Date of the meeting: 3 March 2021.
Attended by eight out of ten members of the Monetary Policy Committee (MPC) of the National Bank of Ukraine:
- Yurii Heletii – acting Governor
- Kateryna Rozhkova – First Deputy Governor
- Yaroslav Matuzka – Deputy Governor
- Dmytro Sologub – Deputy Governor
- Oleksii Shaban – Deputy Governor
- Vitalii Vavryshchuk – Director of the Financial Stability Department
- Volodymyr Lepushynskyi – Director of the Monetary Policy and Economic Analysis Department
- Yurii Polovniov – Director of the Statistics and Reporting Department.
During the meeting, the MPC members paid particular attention to rising inflationary pressures amid the revival of the global and Ukrainian economies.
The participants noted that inflation had sped up noticeably in early 2021. More specifically, in January, as expected, inflation overshot the upper boundary of the target range of 5% ± 1 pp. In February, according to the NBU’s online monitoring data, consumer prices rose at a faster pace than envisaged in the baseline macroeconomic forecast (The January 2021 Inflation Report).
The Ukrainian economy continued to recover. The 2020 GDP fall (by 4.2%) turned out to be less pronounced than expected at the onset of the coronavirus crisis (by 6%). The adverse impact of the stricter quarantine restrictions imposed in January on the economy was only temporary. Business sentiment improved significantly right after the January lockdown was lifted. In particular, in February industrial companies reported positive expectations of their business performance, for the first time in the last four months. The expectations of the trade and services sectors almost reached the equilibrium level. The global economy is also rebounding on the back of the rolling out of vaccination campaigns and large-scale stimulus programs.
The MPC members said that pro-inflationary risks had increased for the baseline inflation scenario. Prices on the global commodity markets, such as energy and food prices, are rising at a faster pace than expected. Inflationary pressures from Ukraine’s trading partners are increasing, driven by the economic recovery in these countries and depreciation effects in some countries.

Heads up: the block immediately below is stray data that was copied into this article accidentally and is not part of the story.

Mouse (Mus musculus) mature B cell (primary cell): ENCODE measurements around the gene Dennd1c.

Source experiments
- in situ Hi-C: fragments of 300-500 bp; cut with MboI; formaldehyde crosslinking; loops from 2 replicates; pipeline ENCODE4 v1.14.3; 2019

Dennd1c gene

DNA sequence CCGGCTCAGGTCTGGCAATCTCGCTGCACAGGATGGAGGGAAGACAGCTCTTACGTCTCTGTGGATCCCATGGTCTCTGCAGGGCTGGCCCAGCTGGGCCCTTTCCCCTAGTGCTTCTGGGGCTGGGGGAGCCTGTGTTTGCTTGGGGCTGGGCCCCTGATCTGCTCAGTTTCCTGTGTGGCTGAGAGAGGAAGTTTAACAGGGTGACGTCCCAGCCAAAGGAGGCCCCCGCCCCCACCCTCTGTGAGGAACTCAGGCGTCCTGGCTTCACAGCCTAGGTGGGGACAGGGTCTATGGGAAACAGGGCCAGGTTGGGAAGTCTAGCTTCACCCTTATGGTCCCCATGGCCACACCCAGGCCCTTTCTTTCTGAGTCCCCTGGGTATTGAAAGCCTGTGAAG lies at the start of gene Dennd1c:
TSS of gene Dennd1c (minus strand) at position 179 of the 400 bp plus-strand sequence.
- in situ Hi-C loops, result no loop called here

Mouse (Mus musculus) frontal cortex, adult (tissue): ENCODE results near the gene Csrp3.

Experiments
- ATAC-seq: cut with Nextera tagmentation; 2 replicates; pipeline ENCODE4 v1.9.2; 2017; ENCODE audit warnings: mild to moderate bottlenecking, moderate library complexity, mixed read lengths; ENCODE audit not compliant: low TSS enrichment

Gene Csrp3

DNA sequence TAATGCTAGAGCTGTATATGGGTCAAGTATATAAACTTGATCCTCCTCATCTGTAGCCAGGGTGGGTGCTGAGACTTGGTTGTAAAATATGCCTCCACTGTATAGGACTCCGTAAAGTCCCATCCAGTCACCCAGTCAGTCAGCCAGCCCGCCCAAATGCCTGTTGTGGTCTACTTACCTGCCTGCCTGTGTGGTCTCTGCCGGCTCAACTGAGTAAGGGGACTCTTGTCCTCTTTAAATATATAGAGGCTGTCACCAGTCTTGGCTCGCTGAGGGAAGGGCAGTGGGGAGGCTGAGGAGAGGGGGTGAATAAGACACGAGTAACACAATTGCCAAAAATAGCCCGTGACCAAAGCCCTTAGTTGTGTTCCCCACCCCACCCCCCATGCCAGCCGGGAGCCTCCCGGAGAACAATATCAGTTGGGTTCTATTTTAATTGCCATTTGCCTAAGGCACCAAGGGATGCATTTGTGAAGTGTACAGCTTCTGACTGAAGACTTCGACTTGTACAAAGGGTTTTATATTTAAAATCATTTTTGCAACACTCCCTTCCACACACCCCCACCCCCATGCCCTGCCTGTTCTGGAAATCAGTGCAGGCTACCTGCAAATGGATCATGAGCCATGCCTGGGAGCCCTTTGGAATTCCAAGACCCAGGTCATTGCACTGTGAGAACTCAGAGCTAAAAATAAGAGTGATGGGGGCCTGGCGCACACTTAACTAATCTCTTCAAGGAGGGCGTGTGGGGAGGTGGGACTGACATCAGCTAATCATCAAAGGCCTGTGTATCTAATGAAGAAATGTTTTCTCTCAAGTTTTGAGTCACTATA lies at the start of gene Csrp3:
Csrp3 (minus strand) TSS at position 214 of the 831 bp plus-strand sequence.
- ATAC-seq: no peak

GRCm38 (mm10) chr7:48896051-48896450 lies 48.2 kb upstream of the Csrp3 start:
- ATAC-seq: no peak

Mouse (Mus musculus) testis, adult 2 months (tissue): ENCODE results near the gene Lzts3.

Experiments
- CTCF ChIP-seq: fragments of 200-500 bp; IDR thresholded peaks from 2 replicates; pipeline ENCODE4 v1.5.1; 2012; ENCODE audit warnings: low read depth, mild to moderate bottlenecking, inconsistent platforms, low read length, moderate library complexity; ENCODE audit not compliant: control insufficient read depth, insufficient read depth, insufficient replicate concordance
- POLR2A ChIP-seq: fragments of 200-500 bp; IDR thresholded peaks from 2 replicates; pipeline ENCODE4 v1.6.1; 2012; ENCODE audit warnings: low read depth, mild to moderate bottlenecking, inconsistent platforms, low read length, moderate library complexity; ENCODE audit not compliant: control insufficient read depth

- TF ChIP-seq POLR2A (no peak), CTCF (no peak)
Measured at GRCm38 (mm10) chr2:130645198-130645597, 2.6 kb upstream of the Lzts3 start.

Internal underlying pressures have also intensified, as expected. Despite tight quarantine restrictions, retail trade turnover grew by 3.5% yoy in January. Compared to last year, Ukrainians are spending more on buying goods online. Inflation expectations remain elevated.
In contrast, the inflow of foreign capital into government securities in January – February had no noticeable disinflationary effect through the exchange rate channel. The overall supply of foreign currency only slightly exceeded demand, as a result of which the hryvnia failed to strengthen noticeably. In the last weeks of February, foreign investors’ interest in domestic debt government securities waned, due to, among other things, the rising yields of advanced economies’ bonds.
The participants also pointed to uncertainty factors that could have a significant impact on inflation. These are mainly the pace at which vaccination campaigns are rolled out and the pandemic is overcome. These factors will affect future consumer demand and the pace at which business activity, in particular investment activity, recovers. Fiscal stimulus parameters will also remain important inflation factors. In addition, it is still unclear what effect the large-scale stimulus of the global economy will have, as this effect might only become apparent over time.